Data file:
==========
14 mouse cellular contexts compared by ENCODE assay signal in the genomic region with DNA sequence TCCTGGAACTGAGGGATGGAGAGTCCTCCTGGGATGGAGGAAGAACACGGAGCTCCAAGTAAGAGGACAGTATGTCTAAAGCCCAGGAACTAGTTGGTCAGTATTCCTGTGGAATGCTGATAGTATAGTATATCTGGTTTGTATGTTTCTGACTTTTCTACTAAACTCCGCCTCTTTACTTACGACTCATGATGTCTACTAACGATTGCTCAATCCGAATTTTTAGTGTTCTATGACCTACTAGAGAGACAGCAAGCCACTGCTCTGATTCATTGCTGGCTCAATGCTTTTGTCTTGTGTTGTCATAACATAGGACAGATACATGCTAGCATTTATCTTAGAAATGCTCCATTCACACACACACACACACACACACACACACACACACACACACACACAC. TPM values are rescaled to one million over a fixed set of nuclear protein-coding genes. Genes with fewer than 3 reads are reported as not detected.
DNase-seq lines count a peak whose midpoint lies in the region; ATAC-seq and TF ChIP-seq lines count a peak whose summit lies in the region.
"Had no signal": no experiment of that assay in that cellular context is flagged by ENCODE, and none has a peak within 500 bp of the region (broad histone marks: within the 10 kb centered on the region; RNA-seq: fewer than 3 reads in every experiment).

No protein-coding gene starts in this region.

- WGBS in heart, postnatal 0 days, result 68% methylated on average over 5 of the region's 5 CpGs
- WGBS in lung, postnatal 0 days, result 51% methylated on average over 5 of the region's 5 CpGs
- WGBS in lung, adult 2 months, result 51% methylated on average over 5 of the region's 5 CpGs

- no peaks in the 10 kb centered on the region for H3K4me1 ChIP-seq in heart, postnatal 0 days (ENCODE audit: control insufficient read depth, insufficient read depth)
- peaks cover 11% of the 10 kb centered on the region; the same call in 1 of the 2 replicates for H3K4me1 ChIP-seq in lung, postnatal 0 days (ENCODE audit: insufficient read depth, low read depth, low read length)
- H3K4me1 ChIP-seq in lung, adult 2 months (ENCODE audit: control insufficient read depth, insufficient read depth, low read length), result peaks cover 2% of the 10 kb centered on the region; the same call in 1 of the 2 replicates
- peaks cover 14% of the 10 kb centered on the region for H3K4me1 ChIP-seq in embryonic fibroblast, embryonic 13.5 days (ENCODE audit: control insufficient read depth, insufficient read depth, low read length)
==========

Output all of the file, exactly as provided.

14 mouse cellular contexts compared by ENCODE assay signal in the genomic region with DNA sequence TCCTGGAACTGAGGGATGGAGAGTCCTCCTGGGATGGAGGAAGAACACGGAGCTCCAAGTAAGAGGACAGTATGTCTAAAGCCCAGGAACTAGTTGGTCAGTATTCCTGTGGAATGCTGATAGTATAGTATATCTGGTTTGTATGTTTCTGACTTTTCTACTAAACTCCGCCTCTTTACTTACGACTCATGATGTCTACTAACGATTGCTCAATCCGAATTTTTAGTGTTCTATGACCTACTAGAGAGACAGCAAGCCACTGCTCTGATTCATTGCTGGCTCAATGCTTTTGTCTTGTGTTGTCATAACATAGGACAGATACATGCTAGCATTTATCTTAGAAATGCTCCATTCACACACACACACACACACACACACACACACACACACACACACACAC. TPM values are rescaled to one million over a fixed set of nuclear protein-coding genes. Genes with fewer than 3 reads are reported as not detected.
DNase-seq lines count a peak whose midpoint lies in the region; ATAC-seq and TF ChIP-seq lines count a peak whose summit lies in the region.
"Had no signal": no experiment of that assay in that cellular context is flagged by ENCODE, and none has a peak within 500 bp of the region (broad histone marks: within the 10 kb centered on the region; RNA-seq: fewer than 3 reads in every experiment).

No protein-coding gene starts in this region.

- WGBS in heart, postnatal 0 days, result 68% methylated on average over 5 of the region's 5 CpGs
- WGBS in lung, postnatal 0 days, result 51% methylated on average over 5 of the region's 5 CpGs
- WGBS in lung, adult 2 months, result 51% methylated on average over 5 of the region's 5 CpGs

- no peaks in the 10 kb centered on the region for H3K4me1 ChIP-seq in heart, postnatal 0 days (ENCODE audit: control insufficient read depth, insufficient read depth)
- peaks cover 11% of the 10 kb centered on the region; the same call in 1 of the 2 replicates for H3K4me1 ChIP-seq in lung, postnatal 0 days (ENCODE audit: insufficient read depth, low read depth, low read length)
- H3K4me1 ChIP-seq in lung, adult 2 months (ENCODE audit: control insufficient read depth, insufficient read depth, low read length), result peaks cover 2% of the 10 kb centered on the region; the same call in 1 of the 2 replicates
- peaks cover 14% of the 10 kb centered on the region for H3K4me1 ChIP-seq in embryonic fibroblast, embryonic 13.5 days (ENCODE audit: control insufficient read depth, insufficient read depth, low read length)